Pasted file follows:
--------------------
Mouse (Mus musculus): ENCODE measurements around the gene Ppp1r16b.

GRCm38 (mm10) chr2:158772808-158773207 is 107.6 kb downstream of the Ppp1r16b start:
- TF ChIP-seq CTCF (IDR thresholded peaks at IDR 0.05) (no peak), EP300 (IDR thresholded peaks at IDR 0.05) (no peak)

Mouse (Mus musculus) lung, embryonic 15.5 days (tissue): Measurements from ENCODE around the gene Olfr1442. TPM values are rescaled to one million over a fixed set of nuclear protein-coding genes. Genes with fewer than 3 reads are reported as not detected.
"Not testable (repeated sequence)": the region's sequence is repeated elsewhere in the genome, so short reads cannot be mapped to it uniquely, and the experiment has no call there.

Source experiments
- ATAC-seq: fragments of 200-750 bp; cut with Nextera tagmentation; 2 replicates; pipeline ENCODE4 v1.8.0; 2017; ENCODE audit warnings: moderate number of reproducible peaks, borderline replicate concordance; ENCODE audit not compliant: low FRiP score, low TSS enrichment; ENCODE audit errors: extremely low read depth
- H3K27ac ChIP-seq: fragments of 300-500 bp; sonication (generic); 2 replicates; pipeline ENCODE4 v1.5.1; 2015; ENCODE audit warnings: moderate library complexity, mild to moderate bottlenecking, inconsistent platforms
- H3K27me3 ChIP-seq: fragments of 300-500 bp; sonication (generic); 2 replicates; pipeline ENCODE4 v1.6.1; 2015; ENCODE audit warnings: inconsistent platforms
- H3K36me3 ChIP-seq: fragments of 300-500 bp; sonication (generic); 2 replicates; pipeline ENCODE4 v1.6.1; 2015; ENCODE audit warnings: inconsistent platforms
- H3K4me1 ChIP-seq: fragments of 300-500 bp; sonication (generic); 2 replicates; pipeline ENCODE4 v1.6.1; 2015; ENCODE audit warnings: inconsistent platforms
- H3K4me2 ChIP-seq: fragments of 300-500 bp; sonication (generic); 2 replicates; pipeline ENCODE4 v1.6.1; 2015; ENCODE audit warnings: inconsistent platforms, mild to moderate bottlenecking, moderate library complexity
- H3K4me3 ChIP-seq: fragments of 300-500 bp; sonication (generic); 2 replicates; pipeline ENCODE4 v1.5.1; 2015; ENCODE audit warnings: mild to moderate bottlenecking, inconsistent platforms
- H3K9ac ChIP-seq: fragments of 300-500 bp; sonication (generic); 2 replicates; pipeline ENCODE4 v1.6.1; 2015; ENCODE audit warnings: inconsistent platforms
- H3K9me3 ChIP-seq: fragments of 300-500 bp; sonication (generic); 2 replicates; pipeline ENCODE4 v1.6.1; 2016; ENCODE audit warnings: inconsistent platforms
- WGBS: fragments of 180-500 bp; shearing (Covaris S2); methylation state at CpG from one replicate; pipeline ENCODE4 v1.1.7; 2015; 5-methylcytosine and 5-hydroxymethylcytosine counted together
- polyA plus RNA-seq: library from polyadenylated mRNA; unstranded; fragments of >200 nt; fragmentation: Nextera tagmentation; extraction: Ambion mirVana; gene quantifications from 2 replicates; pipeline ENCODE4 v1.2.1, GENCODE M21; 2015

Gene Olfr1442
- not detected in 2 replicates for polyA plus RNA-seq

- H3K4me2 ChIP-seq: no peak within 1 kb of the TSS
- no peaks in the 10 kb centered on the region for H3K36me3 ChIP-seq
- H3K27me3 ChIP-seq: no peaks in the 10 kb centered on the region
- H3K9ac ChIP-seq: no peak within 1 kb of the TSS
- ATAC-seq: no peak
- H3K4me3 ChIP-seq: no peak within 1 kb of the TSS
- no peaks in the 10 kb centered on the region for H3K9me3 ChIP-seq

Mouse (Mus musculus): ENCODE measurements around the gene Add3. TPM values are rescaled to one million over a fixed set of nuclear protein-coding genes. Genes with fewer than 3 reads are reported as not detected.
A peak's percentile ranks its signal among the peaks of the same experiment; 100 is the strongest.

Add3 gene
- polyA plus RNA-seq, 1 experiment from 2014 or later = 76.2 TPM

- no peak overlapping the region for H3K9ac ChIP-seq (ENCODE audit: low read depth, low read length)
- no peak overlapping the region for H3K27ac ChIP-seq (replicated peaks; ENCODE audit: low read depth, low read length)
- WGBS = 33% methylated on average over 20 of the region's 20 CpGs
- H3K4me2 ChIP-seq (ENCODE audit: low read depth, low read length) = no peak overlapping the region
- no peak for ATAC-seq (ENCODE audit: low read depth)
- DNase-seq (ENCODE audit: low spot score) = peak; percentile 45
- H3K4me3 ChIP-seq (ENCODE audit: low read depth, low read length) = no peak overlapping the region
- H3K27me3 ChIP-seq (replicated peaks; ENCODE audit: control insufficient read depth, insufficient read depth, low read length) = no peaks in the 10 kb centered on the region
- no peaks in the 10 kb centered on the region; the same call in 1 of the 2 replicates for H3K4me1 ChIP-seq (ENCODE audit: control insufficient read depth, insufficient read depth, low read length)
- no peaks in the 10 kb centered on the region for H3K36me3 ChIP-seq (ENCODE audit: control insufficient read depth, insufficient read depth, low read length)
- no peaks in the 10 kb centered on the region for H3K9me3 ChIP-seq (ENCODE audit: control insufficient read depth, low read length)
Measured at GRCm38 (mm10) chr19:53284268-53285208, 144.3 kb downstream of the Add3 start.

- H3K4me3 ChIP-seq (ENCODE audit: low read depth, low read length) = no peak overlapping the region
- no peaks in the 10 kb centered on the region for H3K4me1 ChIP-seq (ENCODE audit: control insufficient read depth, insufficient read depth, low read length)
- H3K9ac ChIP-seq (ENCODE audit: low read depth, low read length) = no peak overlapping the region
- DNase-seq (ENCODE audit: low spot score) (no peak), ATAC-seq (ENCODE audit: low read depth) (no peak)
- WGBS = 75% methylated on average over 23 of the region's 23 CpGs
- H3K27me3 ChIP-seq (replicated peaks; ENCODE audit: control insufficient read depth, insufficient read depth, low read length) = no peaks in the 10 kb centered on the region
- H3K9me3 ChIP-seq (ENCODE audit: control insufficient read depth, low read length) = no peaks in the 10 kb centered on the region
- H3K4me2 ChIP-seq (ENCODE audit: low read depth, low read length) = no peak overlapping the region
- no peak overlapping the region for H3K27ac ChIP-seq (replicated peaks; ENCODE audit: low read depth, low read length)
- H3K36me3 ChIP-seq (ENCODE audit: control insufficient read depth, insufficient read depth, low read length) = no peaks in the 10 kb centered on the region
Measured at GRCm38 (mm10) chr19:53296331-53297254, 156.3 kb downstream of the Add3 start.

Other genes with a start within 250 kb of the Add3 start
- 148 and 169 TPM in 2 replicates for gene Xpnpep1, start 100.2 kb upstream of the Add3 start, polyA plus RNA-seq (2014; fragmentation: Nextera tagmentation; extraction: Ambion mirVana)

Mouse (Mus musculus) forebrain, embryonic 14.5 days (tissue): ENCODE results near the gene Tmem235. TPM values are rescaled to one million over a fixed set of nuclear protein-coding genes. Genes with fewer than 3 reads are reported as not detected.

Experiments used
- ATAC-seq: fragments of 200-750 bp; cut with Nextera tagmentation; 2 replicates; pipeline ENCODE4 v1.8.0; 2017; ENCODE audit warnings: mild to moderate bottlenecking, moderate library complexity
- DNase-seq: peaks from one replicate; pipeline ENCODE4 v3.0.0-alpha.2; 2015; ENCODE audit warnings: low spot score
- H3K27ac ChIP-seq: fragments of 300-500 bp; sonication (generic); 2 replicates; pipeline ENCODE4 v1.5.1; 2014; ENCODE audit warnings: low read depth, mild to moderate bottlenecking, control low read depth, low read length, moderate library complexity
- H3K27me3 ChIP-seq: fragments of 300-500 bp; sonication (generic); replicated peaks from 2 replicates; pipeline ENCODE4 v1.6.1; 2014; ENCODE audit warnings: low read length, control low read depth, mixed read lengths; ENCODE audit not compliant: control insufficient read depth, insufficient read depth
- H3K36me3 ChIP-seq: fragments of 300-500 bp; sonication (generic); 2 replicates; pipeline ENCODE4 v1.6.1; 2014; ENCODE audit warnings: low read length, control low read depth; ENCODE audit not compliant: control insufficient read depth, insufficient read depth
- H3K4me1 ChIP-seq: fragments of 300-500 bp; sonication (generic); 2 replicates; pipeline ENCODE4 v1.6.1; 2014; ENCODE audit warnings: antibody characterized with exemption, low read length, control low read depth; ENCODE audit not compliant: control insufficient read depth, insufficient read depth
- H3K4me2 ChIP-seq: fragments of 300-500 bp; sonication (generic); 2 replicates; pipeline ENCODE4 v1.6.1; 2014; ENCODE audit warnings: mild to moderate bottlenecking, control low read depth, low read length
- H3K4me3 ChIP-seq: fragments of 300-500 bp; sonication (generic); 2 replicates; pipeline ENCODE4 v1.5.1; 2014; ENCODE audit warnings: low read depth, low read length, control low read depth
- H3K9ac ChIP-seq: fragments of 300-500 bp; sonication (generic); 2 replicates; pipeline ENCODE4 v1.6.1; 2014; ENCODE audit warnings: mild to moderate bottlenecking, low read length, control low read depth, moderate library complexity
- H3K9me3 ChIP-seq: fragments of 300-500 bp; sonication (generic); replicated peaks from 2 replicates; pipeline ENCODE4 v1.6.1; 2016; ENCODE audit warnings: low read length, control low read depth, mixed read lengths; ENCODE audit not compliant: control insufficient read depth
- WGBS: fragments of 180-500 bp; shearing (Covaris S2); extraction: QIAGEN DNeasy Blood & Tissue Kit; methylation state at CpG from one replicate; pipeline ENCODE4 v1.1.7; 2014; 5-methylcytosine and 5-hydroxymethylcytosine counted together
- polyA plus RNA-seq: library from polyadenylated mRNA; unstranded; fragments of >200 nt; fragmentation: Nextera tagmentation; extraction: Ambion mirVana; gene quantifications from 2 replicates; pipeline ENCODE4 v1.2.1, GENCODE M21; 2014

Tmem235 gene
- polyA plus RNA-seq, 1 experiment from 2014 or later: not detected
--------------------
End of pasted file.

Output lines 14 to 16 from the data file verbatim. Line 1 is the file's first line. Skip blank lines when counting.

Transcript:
- H3K9ac ChIP-seq: fragments of 300-500 bp; sonication (generic); 2 replicates; pipeline ENCODE4 v1.6.1; 2015; ENCODE audit warnings: inconsistent platforms
- H3K9me3 ChIP-seq: fragments of 300-500 bp; sonication (generic); 2 replicates; pipeline ENCODE4 v1.6.1; 2016; ENCODE audit warnings: inconsistent platforms
- WGBS: fragments of 180-500 bp; shearing (Covaris S2); methylation state at CpG from one replicate; pipeline ENCODE4 v1.1.7; 2015; 5-methylcytosine and 5-hydroxymethylcytosine counted together